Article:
"What's YOUR  problem with my fxxxing coat, YOU BET  I 've had this coat for years, this is a good fxxxking coat and I fxxking like it. So fxxxk you and the horse you rode in on, I'll wear this coat to the fxxxking grave I can tell you".  I like it that she is a woman who does not care to appear civil or nice, . that is rare,  admirable  in a woman I think.  Also, she is one of a legion of elderly  stalworths, in and out of the pub, who  take it on themselves to tell me they knew, admired, were deeply fond of  my father,  now dead for twenty years,. My edgy husband from edgy Cavan  says I should go beyond a benign smile to these constant, relentlessly admiring offerings, and tell them.  I  too knew  my father, . In some black winter's evening I might speak, might stir up the quieted stock of the past and say....yeah he was....., he used a brutal clever tongue to hold in submission,  and control  his children, imposing a suppression  of Taliban like  proportions on his daughters, and keeping his sons on the march in a docile line. When I was nineteen, I was reluctantly hauled  by an unaware boyfriend over to speak to him, to greet him, in one of the many pubs he patronised, and he , when he saw me, froze, and later cast me from the house. And then there is the sibling, a  tall strong man  now middle aged. who has nightmares  about him still,  and the one who asked me why on earth I was crying, me of all people as she was not,  at his funeral.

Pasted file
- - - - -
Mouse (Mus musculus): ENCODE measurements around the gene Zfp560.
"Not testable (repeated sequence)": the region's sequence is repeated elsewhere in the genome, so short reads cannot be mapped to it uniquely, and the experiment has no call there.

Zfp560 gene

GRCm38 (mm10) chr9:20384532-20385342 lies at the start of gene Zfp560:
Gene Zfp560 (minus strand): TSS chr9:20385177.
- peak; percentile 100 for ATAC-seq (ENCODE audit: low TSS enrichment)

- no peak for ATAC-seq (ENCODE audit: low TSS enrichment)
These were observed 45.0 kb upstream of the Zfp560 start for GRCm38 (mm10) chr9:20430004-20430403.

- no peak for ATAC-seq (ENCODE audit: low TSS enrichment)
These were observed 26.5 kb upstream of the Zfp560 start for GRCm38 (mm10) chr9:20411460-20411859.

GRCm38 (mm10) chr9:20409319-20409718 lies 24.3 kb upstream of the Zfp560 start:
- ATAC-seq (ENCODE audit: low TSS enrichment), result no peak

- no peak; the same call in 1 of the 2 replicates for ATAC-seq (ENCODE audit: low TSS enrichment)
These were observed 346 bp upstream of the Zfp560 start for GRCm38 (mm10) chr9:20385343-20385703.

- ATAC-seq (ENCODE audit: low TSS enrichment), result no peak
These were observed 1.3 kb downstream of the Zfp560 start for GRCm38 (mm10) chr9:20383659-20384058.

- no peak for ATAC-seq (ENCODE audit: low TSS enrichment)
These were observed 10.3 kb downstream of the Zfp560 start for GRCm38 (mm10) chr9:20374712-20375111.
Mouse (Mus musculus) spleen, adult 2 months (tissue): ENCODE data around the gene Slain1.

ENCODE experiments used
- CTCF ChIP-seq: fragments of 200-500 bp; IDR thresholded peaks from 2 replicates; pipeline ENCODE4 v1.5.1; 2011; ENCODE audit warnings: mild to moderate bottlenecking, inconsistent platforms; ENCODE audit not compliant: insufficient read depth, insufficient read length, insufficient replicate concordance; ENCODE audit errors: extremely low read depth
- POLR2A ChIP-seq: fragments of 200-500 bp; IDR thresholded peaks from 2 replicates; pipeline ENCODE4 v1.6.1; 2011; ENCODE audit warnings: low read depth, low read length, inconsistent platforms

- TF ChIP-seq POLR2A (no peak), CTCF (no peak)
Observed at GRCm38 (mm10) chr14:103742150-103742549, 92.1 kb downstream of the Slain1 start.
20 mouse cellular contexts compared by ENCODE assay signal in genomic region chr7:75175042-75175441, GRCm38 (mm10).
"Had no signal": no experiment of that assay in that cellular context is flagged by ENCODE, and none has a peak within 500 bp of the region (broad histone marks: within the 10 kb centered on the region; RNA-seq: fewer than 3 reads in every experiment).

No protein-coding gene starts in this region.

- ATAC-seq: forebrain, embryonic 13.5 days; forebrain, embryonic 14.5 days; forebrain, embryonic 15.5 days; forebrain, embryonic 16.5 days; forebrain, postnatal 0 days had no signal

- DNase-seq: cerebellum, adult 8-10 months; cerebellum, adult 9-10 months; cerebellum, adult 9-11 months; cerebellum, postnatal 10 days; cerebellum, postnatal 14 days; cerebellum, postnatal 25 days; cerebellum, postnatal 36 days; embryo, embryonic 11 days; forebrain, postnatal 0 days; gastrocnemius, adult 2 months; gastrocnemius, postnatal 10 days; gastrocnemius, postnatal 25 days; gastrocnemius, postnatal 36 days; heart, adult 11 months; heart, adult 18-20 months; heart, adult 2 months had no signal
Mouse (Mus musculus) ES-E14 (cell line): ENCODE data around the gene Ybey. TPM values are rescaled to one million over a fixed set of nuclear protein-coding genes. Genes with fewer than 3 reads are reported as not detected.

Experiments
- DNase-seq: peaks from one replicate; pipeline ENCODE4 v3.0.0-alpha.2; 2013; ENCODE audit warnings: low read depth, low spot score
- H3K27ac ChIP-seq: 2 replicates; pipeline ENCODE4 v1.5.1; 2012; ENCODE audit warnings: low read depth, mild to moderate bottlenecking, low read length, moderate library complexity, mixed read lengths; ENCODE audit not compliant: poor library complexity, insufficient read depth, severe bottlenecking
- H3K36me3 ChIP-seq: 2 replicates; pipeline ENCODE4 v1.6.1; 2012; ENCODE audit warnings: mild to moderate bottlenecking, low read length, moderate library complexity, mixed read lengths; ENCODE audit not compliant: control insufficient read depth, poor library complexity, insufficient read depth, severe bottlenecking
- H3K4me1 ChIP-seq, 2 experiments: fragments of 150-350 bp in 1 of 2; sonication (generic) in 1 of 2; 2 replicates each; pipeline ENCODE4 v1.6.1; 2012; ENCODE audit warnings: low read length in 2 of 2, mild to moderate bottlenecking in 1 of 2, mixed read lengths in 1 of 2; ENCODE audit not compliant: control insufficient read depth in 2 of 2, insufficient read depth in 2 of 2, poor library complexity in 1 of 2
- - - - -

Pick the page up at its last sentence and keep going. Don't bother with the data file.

Or I could tell them maybe about the joker man, who sat with us on Sunday afternoons to watch Little House on the Prairy, amused,  engaged,  interactive as the rest of us. Or the one who was to be found in regular pockets of the day,  sitting in his large shabby arm chair in a scattering of cigarette butts, laconic,  vague and bantering with my mother, who bantered with him till the day he died.

I could say how he, disconcertingly, first  began to give me fatherly advise on week end visits home, when I was quite grown up and his health failing fast.  Both of us drunk more or less on a Saturday night. He mumbled, almost toothless, drink sodden, about men to be avoided, and how he had, and I might, handle relentless banks, financial  pressures, that sort of thing. I strained to understand him, beset by some stray sense of urgency about him (and the charm of being talked to, at last) whilst thinking to myself, Stable door, horse bolted etc.

I could say that the only time I ever kissed  him was on one of those nights, before I left him for my bed. I don't know why.  Something in the way he ducked his head, something scared and asking in his eye. Anyway I did, and squirmed in the morning at the recollection, as though both he and I must  think how foolish that was , in the sober light. He died a week later.

I sometimes extract  a nugget from his  mumblings now, that has sustained me in adversity, shown me a cock eyed slanting way out of  a fix, financial and otherwise. Brought me home.  I could say that.